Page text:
Understanding toddlers can be challenging. These fascinating creatures, who seemingly overnight transform from cuddly lumps of baby into walking, talking people with so many feelings about the world!
No longer are they content to be carried all day as comfortable observers; now, they like to actively participate in life. Learning through play and direct involvement are how they decipher everything from the inner workings of the cat’s tail to what happens when dishes hit the floor. Toddlers are among the most dedicated and focused life scientists on the planet.
Aside from in utero, their brains are changing in more significant ways than at any other time in their lives:
Although development continues into early adult years, early childhood represents a period particularly important to the development of a healthy brain. The foundations of sensory and perceptual systems that are critical to language, social behavior, and emotion are formed in the early years and are strongly influenced by experiences during this time. (source)
As parents and caregivers, however, it can feel overwhelming as we wonder how to nurture the budding brains of our children. It’s only when we’ve just finally “figured out” what they needed as babies (“Oh, THAT’S the perfect schedule”); they change everything on us. It’s all part of normal toddler development.
What kind of experiences are best to foster a toddler’s growth?
Where’s that parenting manual again?
Although that might not exist, plenty of research does exist about child development. The more we invest our time into learning about their current and forthcoming changes, the better equipped we’ll be to provide them with exactly what they require from us.
The way to a toddler’s heart (or rather, brain) is primarily through play.
It might be tempting to enrich a toddler’s life by substantially increasing their structured academic training through early childhood classes and the like, particularly at the urging of family or child care workers who might not understand the neuroscience of childhood. To the contrary, however, what their brains need most is unstructured time to engage in child-directed play.
[It] is essential to development because it contributes to the cognitive, physical, social, and emotional well-being of children and youth. Play also offers an ideal opportunity for parents to engage fully with their children. Despite the benefits derived from play for both children and parents, time for free play has been markedly reduced for some children. (source)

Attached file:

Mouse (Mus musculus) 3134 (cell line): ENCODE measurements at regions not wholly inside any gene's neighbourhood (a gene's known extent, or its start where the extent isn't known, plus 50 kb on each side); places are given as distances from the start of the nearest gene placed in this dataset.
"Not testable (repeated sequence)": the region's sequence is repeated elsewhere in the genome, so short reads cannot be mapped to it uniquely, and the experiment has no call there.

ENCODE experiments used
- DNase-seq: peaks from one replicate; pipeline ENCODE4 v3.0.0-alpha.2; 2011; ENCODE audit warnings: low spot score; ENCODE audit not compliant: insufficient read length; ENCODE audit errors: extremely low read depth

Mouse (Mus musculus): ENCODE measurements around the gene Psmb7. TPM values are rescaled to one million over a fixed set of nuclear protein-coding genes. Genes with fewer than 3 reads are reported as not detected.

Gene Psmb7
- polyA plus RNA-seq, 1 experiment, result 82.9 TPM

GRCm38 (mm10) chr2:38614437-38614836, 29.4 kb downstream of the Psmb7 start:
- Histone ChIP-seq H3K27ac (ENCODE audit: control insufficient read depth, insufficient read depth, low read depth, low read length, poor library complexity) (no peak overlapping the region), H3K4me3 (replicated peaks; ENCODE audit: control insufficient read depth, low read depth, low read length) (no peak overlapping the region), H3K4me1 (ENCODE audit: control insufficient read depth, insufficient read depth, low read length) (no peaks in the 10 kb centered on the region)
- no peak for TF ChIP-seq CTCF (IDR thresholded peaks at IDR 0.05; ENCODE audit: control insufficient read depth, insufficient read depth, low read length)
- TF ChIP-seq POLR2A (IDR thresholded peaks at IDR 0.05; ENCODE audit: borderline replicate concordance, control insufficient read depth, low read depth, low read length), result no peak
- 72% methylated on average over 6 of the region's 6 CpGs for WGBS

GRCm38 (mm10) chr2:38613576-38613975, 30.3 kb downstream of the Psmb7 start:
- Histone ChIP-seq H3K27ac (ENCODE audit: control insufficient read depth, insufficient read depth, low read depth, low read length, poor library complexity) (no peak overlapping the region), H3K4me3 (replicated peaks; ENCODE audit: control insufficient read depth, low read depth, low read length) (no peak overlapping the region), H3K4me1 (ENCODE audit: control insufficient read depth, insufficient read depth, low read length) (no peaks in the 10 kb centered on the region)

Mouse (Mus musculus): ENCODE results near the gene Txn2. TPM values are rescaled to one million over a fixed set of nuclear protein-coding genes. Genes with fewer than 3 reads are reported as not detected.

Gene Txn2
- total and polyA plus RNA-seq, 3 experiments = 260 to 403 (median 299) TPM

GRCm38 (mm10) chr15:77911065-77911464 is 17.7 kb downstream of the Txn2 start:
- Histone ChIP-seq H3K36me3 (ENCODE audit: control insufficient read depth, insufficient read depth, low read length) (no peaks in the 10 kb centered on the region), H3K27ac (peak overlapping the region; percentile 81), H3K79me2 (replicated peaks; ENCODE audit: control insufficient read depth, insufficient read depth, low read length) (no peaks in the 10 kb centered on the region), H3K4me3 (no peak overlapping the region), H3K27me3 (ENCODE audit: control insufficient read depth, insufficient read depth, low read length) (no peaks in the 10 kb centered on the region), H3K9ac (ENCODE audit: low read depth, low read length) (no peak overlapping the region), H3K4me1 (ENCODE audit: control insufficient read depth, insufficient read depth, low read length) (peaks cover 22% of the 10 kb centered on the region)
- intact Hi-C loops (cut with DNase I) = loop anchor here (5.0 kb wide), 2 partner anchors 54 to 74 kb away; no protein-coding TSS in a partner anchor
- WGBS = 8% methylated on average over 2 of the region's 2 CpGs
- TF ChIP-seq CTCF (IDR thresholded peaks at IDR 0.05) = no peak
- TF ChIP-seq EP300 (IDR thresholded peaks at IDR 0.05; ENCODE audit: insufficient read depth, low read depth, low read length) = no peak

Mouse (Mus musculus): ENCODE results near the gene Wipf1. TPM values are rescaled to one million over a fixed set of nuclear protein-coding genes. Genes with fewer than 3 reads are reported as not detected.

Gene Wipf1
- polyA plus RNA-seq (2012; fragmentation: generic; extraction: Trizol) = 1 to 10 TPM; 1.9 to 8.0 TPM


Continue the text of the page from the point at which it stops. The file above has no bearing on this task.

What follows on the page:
A number of factors have contributed to the decline of free time (source), but the bottom line is this: changes to family dynamics have had direct implications on our resources as parents. In a nutshell, we’re busy. We’d like to be able to drop our kids off at a class sometimes and get things done.
To a point, that’s reasonable – and outside activities help lighten our proverbial load. Further, many parents see lots of newfound energy and capabilities sprouting forth from their children, so their assumption is to fill their toddlers’ schedules accordingly.
What happens when their free time is reduced or overly adult-directed?
All of this activity naturally lends itself to less time for our toddlers to feel bored. While that might sound like a good thing, boredom does serve an important purpose: it “serves to encourage people to seek new goals and experiences” (source).
Adults might worry that the child’s “goal” might be to learn how to magically pull the tablecloth from the kitchen table (along with the aforementioned dishes). However, the child’s goal is almost invariably to learn about how life works (in this example, gravity). They try new things because they simply want to understand.
Unstructured, child-directed activities help them develop at their own pace. With that development comes the executive function skills that they need to assimilate what they learn as they grow (source). Unstructured time is an investment in the skills they’ll need throughout their lives.